Look! Up in the sky….
My wife’s grandfather was a wheelright in Cambridge, England.
In those days wheelright was an honorable (or as they might say, honourable) profession.
You don’t run into too many wheelrights these days, unless you are walking around The Colonial Village in Willamsburg, Virginia.
Wheelrights when the way of the ox cart. Literally.
Technology changes everything, including professions. What was once a difficult to learn craft, requiring years of apprenticeship and of great value, can, overnight, be suddenly made worthless.
What do those who are caught in the maelstrom (as are so many in the media business today; the 21st century analog to the ox cart industry), do?
We might consider the case of Frank Seiberling.
Never heard of him?
Seiberling was born Western Star, Ohio in 1859.
In 1898, at the age of 40, he was penniless, unemployed and the father of 3 children.
Seiberling had to reinvent himself. He looked around and saw a new piece of technology that was just on the cusp of changing the world. It was the automobile.
Now, plenty of entrepreneurs were trying to get into the auto business. Men like Henry Ford or Olds or Walter Chrysler and a thousand whose names you never heard of because they went broke. It was the Internet of 1900.
Seiberling decided to look at the burgeoning auto business from a slightly different perspective. Instead of building the cars, he would provide a small but essential part.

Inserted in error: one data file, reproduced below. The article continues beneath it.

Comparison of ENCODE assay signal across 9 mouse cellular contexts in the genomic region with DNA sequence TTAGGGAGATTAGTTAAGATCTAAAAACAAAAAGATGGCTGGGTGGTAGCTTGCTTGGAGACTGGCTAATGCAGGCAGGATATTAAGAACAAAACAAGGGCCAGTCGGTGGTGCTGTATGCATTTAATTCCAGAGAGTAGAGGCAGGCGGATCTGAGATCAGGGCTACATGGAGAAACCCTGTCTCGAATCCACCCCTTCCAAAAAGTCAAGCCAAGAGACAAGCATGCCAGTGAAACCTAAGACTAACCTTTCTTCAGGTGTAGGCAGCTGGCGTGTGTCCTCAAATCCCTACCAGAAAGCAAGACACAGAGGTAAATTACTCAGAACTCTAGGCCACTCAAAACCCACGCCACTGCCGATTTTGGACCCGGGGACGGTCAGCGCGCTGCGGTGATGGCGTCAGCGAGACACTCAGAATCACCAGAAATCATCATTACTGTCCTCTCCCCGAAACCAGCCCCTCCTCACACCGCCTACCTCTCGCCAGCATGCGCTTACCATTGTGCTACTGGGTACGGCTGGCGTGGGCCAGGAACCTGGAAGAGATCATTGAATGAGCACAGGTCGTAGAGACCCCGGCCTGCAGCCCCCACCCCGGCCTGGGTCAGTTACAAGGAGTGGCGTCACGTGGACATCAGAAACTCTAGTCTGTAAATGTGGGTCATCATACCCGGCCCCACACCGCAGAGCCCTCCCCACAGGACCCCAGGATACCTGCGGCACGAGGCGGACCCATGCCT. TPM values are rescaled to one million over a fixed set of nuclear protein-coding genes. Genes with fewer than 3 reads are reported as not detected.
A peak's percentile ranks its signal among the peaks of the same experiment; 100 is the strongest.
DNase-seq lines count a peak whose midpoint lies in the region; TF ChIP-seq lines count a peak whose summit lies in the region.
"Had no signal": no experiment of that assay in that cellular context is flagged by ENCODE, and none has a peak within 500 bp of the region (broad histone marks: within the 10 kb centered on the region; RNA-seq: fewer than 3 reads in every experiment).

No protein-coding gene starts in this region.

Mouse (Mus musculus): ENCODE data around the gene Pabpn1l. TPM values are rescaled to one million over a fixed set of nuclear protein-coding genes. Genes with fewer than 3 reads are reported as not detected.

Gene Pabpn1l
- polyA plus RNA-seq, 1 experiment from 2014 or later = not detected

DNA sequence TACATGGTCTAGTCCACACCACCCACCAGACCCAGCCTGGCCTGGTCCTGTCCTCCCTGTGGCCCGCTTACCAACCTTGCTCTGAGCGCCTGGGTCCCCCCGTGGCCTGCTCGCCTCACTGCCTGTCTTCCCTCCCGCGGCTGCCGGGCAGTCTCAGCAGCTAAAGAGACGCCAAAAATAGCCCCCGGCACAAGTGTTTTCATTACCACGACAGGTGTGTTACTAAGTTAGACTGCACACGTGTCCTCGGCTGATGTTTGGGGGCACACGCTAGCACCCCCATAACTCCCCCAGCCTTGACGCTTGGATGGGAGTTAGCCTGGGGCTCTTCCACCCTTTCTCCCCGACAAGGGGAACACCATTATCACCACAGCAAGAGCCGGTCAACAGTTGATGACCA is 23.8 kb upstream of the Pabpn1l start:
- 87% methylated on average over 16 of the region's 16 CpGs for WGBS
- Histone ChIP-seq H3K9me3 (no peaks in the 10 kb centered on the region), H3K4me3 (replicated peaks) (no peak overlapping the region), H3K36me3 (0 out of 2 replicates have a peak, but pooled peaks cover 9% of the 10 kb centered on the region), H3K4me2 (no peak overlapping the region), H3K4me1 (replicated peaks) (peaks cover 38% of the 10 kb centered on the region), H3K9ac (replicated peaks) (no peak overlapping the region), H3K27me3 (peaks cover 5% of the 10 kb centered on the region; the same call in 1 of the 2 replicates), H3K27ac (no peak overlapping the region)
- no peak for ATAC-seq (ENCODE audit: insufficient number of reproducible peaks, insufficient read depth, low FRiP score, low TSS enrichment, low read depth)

Seiberling borrowed $3500 from his brother-in-law and founded a tire (or tyre) company.
Tires were an entirely new concept. There were wheelrights who made wheels for carriages, and had done so for hundreds of years. It was an old and respected profession. But the new automobiles required something else, something different. So Seiberling, who had no prior experience as a wheelright at all, set up a company to manufacture rubber tires.
He could have called it Seiberling Rubber Company, but instead, he named it Goodyear, after Charles Goodyear, an inventor who had perfected the vulcanization process that made elastic rubber possible. Goodyear had died penniless 4o years earlier. Seiberling wanted to pay him homage.
The Goodyear Company went on to become one of the largest tire companies in the world.
The reason was not because Seiberling was a wheelright. The reason was because he was not. Because he was able to look at the world in a new way.
My wife’s grandfather had the beat on Seiberling. He knew the wheel business. But he was also trapped in a cul-de-sac of wheelright thinking, so to speak.
The trick, as technologies start to shift under your feet, is not to think about how to prop up your or protect what is dying. It is rather to look at the new world being born and ask what it needs.
And if you can provide it.